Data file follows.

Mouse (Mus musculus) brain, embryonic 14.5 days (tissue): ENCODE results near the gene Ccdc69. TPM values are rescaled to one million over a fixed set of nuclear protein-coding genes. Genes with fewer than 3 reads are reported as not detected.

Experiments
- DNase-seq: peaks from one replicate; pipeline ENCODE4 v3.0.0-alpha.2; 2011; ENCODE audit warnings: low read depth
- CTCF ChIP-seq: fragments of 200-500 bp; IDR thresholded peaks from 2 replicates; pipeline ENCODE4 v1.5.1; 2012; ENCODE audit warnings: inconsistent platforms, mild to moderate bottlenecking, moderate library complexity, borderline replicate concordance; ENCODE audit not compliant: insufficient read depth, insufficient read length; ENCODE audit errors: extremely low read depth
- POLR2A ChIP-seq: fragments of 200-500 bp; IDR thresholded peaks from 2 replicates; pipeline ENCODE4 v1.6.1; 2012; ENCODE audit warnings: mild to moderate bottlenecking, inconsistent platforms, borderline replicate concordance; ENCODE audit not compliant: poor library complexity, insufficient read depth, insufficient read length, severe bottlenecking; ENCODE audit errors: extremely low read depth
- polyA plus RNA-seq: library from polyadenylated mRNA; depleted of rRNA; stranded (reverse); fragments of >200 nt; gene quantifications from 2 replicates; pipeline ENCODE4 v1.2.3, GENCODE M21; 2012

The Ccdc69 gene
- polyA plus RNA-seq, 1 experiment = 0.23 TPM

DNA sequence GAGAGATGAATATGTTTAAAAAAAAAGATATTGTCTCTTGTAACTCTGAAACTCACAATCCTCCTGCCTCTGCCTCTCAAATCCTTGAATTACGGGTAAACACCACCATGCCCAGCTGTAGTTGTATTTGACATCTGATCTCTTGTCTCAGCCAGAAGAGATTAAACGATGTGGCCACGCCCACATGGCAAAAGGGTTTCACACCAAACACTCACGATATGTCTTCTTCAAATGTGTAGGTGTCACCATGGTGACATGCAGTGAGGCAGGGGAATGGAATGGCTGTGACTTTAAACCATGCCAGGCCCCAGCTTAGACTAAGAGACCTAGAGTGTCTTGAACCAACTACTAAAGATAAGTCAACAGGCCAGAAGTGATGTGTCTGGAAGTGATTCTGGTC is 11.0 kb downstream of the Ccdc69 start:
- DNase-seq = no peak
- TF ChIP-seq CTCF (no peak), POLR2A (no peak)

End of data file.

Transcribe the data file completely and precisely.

Mouse (Mus musculus) brain, embryonic 14.5 days (tissue): ENCODE results near the gene Ccdc69. TPM values are rescaled to one million over a fixed set of nuclear protein-coding genes. Genes with fewer than 3 reads are reported as not detected.

Experiments
- DNase-seq: peaks from one replicate; pipeline ENCODE4 v3.0.0-alpha.2; 2011; ENCODE audit warnings: low read depth
- CTCF ChIP-seq: fragments of 200-500 bp; IDR thresholded peaks from 2 replicates; pipeline ENCODE4 v1.5.1; 2012; ENCODE audit warnings: inconsistent platforms, mild to moderate bottlenecking, moderate library complexity, borderline replicate concordance; ENCODE audit not compliant: insufficient read depth, insufficient read length; ENCODE audit errors: extremely low read depth
- POLR2A ChIP-seq: fragments of 200-500 bp; IDR thresholded peaks from 2 replicates; pipeline ENCODE4 v1.6.1; 2012; ENCODE audit warnings: mild to moderate bottlenecking, inconsistent platforms, borderline replicate concordance; ENCODE audit not compliant: poor library complexity, insufficient read depth, insufficient read length, severe bottlenecking; ENCODE audit errors: extremely low read depth
- polyA plus RNA-seq: library from polyadenylated mRNA; depleted of rRNA; stranded (reverse); fragments of >200 nt; gene quantifications from 2 replicates; pipeline ENCODE4 v1.2.3, GENCODE M21; 2012

The Ccdc69 gene
- polyA plus RNA-seq, 1 experiment = 0.23 TPM

DNA sequence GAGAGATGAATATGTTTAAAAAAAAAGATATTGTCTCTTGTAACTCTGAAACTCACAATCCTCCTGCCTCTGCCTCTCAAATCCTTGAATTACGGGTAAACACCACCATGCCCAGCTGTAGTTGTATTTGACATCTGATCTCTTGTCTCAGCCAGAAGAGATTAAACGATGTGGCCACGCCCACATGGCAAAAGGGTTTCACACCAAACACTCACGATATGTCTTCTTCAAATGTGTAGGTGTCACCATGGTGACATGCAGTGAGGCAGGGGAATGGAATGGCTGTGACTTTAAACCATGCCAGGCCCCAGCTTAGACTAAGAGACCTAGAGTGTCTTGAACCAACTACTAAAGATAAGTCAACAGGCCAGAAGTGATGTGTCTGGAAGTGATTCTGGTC is 11.0 kb downstream of the Ccdc69 start:
- DNase-seq = no peak
- TF ChIP-seq CTCF (no peak), POLR2A (no peak)